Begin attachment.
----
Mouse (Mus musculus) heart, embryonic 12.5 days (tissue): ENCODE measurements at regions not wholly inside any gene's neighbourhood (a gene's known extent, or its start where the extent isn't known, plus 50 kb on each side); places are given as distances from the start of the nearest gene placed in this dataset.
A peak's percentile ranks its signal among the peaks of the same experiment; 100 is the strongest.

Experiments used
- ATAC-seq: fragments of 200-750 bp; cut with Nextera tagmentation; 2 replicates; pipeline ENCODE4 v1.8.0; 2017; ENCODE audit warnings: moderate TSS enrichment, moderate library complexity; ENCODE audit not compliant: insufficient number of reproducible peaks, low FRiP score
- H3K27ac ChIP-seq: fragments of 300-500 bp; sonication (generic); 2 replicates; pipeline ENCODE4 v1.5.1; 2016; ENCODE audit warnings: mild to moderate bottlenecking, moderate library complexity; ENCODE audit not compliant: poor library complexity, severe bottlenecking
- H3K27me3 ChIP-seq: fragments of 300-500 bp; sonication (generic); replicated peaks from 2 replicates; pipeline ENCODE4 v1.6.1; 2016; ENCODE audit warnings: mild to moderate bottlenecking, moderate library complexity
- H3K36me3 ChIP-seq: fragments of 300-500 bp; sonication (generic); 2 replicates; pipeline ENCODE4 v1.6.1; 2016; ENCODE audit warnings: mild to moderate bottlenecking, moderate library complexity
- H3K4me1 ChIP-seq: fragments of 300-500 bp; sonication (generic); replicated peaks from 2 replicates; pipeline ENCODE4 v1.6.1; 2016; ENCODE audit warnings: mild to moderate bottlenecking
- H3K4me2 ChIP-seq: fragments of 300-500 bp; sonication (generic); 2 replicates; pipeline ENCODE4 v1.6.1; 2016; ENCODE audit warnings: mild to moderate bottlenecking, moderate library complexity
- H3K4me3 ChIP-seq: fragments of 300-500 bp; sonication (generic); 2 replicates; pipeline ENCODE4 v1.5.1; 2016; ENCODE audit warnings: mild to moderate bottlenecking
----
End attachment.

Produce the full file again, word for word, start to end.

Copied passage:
Mouse (Mus musculus) heart, embryonic 12.5 days (tissue): ENCODE measurements at regions not wholly inside any gene's neighbourhood (a gene's known extent, or its start where the extent isn't known, plus 50 kb on each side); places are given as distances from the start of the nearest gene placed in this dataset.
A peak's percentile ranks its signal among the peaks of the same experiment; 100 is the strongest.

Experiments used
- ATAC-seq: fragments of 200-750 bp; cut with Nextera tagmentation; 2 replicates; pipeline ENCODE4 v1.8.0; 2017; ENCODE audit warnings: moderate TSS enrichment, moderate library complexity; ENCODE audit not compliant: insufficient number of reproducible peaks, low FRiP score
- H3K27ac ChIP-seq: fragments of 300-500 bp; sonication (generic); 2 replicates; pipeline ENCODE4 v1.5.1; 2016; ENCODE audit warnings: mild to moderate bottlenecking, moderate library complexity; ENCODE audit not compliant: poor library complexity, severe bottlenecking
- H3K27me3 ChIP-seq: fragments of 300-500 bp; sonication (generic); replicated peaks from 2 replicates; pipeline ENCODE4 v1.6.1; 2016; ENCODE audit warnings: mild to moderate bottlenecking, moderate library complexity
- H3K36me3 ChIP-seq: fragments of 300-500 bp; sonication (generic); 2 replicates; pipeline ENCODE4 v1.6.1; 2016; ENCODE audit warnings: mild to moderate bottlenecking, moderate library complexity
- H3K4me1 ChIP-seq: fragments of 300-500 bp; sonication (generic); replicated peaks from 2 replicates; pipeline ENCODE4 v1.6.1; 2016; ENCODE audit warnings: mild to moderate bottlenecking
- H3K4me2 ChIP-seq: fragments of 300-500 bp; sonication (generic); 2 replicates; pipeline ENCODE4 v1.6.1; 2016; ENCODE audit warnings: mild to moderate bottlenecking, moderate library complexity
- H3K4me3 ChIP-seq: fragments of 300-500 bp; sonication (generic); 2 replicates; pipeline ENCODE4 v1.5.1; 2016; ENCODE audit warnings: mild to moderate bottlenecking